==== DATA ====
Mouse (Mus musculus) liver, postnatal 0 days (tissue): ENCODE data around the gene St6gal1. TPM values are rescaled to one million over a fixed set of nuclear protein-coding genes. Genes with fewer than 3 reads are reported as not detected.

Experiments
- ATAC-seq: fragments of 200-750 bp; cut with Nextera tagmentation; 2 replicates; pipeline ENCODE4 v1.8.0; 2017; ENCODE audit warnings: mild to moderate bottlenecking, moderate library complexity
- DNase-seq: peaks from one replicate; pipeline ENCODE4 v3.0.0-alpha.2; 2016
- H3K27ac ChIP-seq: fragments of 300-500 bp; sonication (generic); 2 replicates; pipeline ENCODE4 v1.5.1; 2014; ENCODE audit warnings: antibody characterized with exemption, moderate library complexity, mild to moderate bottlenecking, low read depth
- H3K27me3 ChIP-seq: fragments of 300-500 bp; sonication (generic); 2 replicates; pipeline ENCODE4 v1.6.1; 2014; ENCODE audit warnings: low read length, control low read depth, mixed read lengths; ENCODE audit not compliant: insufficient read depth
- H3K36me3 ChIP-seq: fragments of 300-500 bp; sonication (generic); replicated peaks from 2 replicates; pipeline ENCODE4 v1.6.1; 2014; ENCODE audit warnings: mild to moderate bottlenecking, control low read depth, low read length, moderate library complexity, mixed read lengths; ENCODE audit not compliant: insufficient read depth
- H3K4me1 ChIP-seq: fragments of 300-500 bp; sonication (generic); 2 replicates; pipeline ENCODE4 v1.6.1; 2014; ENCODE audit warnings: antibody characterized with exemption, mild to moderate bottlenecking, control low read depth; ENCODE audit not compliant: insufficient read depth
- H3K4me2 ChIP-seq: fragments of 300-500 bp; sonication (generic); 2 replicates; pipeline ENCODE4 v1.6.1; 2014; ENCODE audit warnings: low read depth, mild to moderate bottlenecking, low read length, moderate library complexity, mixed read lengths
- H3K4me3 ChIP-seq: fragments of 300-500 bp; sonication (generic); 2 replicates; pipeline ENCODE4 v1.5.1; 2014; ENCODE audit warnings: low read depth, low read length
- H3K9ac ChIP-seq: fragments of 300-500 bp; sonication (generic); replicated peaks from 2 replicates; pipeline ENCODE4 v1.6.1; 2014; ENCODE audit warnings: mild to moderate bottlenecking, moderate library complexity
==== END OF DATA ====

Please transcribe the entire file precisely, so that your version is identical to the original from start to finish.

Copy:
Mouse (Mus musculus) liver, postnatal 0 days (tissue): ENCODE data around the gene St6gal1. TPM values are rescaled to one million over a fixed set of nuclear protein-coding genes. Genes with fewer than 3 reads are reported as not detected.

Experiments
- ATAC-seq: fragments of 200-750 bp; cut with Nextera tagmentation; 2 replicates; pipeline ENCODE4 v1.8.0; 2017; ENCODE audit warnings: mild to moderate bottlenecking, moderate library complexity
- DNase-seq: peaks from one replicate; pipeline ENCODE4 v3.0.0-alpha.2; 2016
- H3K27ac ChIP-seq: fragments of 300-500 bp; sonication (generic); 2 replicates; pipeline ENCODE4 v1.5.1; 2014; ENCODE audit warnings: antibody characterized with exemption, moderate library complexity, mild to moderate bottlenecking, low read depth
- H3K27me3 ChIP-seq: fragments of 300-500 bp; sonication (generic); 2 replicates; pipeline ENCODE4 v1.6.1; 2014; ENCODE audit warnings: low read length, control low read depth, mixed read lengths; ENCODE audit not compliant: insufficient read depth
- H3K36me3 ChIP-seq: fragments of 300-500 bp; sonication (generic); replicated peaks from 2 replicates; pipeline ENCODE4 v1.6.1; 2014; ENCODE audit warnings: mild to moderate bottlenecking, control low read depth, low read length, moderate library complexity, mixed read lengths; ENCODE audit not compliant: insufficient read depth
- H3K4me1 ChIP-seq: fragments of 300-500 bp; sonication (generic); 2 replicates; pipeline ENCODE4 v1.6.1; 2014; ENCODE audit warnings: antibody characterized with exemption, mild to moderate bottlenecking, control low read depth; ENCODE audit not compliant: insufficient read depth
- H3K4me2 ChIP-seq: fragments of 300-500 bp; sonication (generic); 2 replicates; pipeline ENCODE4 v1.6.1; 2014; ENCODE audit warnings: low read depth, mild to moderate bottlenecking, low read length, moderate library complexity, mixed read lengths
- H3K4me3 ChIP-seq: fragments of 300-500 bp; sonication (generic); 2 replicates; pipeline ENCODE4 v1.5.1; 2014; ENCODE audit warnings: low read depth, low read length
- H3K9ac ChIP-seq: fragments of 300-500 bp; sonication (generic); replicated peaks from 2 replicates; pipeline ENCODE4 v1.6.1; 2014; ENCODE audit warnings: mild to moderate bottlenecking, moderate library complexity